The abandoned house by the river.

(posted on 20 May 2021)

Found an old journal with my early blog posts and thought it would be fun to share a few of them.


Blog #3 - Painting Process


"I'm very interested in contrast. The tension between light and dark, busy and quiet, soft and hard. I try to work the composition in and around my areas of contrast. I rarely prepare canvases before painting - I just get into the colour while I'm feeling it, and I like the places where the bare canvas shows through. If I work quickly and intuitively, it works out well. Too much thinking and planning and it becomes forced and ridiculous." 


Tumultuous Wave o/c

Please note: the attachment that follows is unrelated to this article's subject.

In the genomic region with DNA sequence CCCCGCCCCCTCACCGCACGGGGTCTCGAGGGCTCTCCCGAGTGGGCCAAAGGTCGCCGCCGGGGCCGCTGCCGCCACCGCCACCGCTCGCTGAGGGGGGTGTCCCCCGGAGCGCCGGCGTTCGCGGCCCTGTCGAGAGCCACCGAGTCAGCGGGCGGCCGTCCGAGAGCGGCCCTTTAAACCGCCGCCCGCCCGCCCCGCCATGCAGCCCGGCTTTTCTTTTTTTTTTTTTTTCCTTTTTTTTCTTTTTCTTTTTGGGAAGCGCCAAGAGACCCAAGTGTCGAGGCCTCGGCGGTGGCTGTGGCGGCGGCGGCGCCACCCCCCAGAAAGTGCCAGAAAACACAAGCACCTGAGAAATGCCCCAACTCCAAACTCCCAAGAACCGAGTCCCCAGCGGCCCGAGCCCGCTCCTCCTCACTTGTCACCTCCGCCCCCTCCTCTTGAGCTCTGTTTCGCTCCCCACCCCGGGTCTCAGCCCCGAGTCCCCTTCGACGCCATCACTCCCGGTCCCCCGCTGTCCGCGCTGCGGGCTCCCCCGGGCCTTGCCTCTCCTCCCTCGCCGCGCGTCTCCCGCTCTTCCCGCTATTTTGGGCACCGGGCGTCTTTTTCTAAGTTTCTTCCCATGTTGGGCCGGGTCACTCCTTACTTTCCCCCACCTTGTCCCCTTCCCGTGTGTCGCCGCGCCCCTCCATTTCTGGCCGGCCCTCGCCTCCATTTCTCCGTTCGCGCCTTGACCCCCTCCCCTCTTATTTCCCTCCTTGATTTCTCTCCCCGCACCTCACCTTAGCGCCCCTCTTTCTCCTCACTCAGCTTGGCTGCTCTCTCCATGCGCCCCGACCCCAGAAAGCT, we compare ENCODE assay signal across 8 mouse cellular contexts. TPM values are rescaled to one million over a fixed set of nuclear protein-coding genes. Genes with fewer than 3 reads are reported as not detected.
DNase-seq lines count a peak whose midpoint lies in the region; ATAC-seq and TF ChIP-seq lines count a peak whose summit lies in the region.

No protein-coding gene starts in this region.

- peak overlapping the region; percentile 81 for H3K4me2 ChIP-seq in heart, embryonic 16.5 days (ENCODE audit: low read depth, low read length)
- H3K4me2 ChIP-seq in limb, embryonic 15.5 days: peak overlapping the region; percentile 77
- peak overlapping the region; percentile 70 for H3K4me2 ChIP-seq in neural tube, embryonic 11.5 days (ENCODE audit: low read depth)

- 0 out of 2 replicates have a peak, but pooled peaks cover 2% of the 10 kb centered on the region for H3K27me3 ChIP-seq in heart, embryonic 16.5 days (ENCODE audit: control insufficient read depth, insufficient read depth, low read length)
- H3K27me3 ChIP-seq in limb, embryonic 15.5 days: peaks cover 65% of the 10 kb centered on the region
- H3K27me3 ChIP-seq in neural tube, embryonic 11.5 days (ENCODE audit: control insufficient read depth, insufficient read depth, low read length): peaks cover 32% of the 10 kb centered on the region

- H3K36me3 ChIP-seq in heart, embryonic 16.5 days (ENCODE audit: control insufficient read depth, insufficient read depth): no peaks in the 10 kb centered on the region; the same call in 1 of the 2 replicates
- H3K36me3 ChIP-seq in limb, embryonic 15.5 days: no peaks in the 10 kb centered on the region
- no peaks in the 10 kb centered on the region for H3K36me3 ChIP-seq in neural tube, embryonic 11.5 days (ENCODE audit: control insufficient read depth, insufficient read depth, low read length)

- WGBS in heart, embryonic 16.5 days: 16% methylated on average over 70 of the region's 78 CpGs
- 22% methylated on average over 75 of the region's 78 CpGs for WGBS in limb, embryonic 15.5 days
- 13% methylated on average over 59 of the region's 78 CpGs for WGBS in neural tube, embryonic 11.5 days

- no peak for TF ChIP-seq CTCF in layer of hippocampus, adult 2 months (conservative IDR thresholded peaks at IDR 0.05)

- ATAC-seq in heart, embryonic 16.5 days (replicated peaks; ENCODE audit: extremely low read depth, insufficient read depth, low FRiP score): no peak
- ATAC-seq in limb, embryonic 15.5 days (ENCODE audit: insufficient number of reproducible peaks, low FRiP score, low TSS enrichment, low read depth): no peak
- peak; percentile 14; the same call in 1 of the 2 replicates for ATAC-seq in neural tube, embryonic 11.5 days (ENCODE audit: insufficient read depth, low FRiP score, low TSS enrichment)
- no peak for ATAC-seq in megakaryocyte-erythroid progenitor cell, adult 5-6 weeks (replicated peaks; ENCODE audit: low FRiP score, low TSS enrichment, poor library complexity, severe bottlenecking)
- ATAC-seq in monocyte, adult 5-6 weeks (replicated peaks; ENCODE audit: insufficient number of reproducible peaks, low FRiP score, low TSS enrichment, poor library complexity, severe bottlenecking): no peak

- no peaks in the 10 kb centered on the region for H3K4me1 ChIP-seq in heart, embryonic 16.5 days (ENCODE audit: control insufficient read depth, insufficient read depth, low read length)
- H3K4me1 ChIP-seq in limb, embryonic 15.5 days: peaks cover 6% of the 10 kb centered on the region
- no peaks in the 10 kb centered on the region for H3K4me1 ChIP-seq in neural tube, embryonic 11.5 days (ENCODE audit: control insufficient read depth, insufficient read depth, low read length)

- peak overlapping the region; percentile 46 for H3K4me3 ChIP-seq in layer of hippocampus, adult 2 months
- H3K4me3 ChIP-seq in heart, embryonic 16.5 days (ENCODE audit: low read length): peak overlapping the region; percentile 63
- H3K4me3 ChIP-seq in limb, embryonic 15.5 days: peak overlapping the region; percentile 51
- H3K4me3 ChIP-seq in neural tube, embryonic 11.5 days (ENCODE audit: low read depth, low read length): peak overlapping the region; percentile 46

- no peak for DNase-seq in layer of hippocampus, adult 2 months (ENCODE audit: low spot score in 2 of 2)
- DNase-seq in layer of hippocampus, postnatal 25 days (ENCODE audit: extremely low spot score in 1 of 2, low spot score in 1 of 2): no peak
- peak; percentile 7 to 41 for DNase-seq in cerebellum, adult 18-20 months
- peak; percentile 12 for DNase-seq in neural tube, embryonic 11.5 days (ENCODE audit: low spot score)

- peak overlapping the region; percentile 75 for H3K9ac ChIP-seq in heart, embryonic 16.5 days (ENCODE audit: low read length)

This is actually a tripdych (only 2 canvases are shown above). It depicts a time when I was struggling with depression and the act of painting was one of the ways I dealt with it. 

(posted on 11 May 2021)

Going through an old journal, I came across some of my early blog posts, and I wanted to share a few of them.


Blog #1


A Small Introduction


I've always had humble aspirations as a painter. I didn't become an artist to make any money. I just had something to say and the best way to expel that was through the visual form. I struggle with self-doubt and over-thinking, but I am learning to quiet that, let go and trust my heart to paint what I feel."


The Trees Echo with Laughter o/c


I painted this early on in my journey as an artist and was one of the first paintings I did on a black canvas. I used a limited palette of Prussian blue and sap green with cad yellow and painted this rather quickly in no more than two painting sessions.